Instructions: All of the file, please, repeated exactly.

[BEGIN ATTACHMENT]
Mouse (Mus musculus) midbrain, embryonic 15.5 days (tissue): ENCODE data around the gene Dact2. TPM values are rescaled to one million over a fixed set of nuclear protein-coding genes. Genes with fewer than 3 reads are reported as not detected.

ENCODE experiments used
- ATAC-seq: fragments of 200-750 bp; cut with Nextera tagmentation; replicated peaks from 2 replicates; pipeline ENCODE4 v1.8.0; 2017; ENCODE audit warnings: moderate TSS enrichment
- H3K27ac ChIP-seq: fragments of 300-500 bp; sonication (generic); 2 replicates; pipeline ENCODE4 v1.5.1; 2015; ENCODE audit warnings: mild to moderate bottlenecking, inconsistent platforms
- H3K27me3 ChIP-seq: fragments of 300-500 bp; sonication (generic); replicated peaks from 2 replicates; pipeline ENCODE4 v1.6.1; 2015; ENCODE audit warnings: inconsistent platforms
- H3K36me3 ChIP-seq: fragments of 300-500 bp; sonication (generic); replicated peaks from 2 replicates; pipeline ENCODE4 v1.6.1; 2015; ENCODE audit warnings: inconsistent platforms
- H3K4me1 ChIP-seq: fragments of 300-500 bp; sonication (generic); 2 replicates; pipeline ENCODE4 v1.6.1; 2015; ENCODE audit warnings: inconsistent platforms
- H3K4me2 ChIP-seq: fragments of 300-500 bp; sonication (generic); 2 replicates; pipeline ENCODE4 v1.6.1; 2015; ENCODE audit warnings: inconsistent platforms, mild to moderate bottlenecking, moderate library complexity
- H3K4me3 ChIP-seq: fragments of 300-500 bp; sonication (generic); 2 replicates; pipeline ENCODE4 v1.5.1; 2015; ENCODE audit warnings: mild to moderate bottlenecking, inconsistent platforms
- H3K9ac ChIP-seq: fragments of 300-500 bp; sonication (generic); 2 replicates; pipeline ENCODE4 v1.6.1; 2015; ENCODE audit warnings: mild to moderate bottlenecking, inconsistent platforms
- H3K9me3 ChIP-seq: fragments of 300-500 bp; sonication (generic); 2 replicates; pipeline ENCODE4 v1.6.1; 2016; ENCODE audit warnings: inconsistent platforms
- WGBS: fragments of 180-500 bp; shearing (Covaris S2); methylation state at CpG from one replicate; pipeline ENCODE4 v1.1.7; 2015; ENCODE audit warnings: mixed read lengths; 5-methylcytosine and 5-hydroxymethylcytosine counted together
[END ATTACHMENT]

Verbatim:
Mouse (Mus musculus) midbrain, embryonic 15.5 days (tissue): ENCODE data around the gene Dact2. TPM values are rescaled to one million over a fixed set of nuclear protein-coding genes. Genes with fewer than 3 reads are reported as not detected.

ENCODE experiments used
- ATAC-seq: fragments of 200-750 bp; cut with Nextera tagmentation; replicated peaks from 2 replicates; pipeline ENCODE4 v1.8.0; 2017; ENCODE audit warnings: moderate TSS enrichment
- H3K27ac ChIP-seq: fragments of 300-500 bp; sonication (generic); 2 replicates; pipeline ENCODE4 v1.5.1; 2015; ENCODE audit warnings: mild to moderate bottlenecking, inconsistent platforms
- H3K27me3 ChIP-seq: fragments of 300-500 bp; sonication (generic); replicated peaks from 2 replicates; pipeline ENCODE4 v1.6.1; 2015; ENCODE audit warnings: inconsistent platforms
- H3K36me3 ChIP-seq: fragments of 300-500 bp; sonication (generic); replicated peaks from 2 replicates; pipeline ENCODE4 v1.6.1; 2015; ENCODE audit warnings: inconsistent platforms
- H3K4me1 ChIP-seq: fragments of 300-500 bp; sonication (generic); 2 replicates; pipeline ENCODE4 v1.6.1; 2015; ENCODE audit warnings: inconsistent platforms
- H3K4me2 ChIP-seq: fragments of 300-500 bp; sonication (generic); 2 replicates; pipeline ENCODE4 v1.6.1; 2015; ENCODE audit warnings: inconsistent platforms, mild to moderate bottlenecking, moderate library complexity
- H3K4me3 ChIP-seq: fragments of 300-500 bp; sonication (generic); 2 replicates; pipeline ENCODE4 v1.5.1; 2015; ENCODE audit warnings: mild to moderate bottlenecking, inconsistent platforms
- H3K9ac ChIP-seq: fragments of 300-500 bp; sonication (generic); 2 replicates; pipeline ENCODE4 v1.6.1; 2015; ENCODE audit warnings: mild to moderate bottlenecking, inconsistent platforms
- H3K9me3 ChIP-seq: fragments of 300-500 bp; sonication (generic); 2 replicates; pipeline ENCODE4 v1.6.1; 2016; ENCODE audit warnings: inconsistent platforms
- WGBS: fragments of 180-500 bp; shearing (Covaris S2); methylation state at CpG from one replicate; pipeline ENCODE4 v1.1.7; 2015; ENCODE audit warnings: mixed read lengths; 5-methylcytosine and 5-hydroxymethylcytosine counted together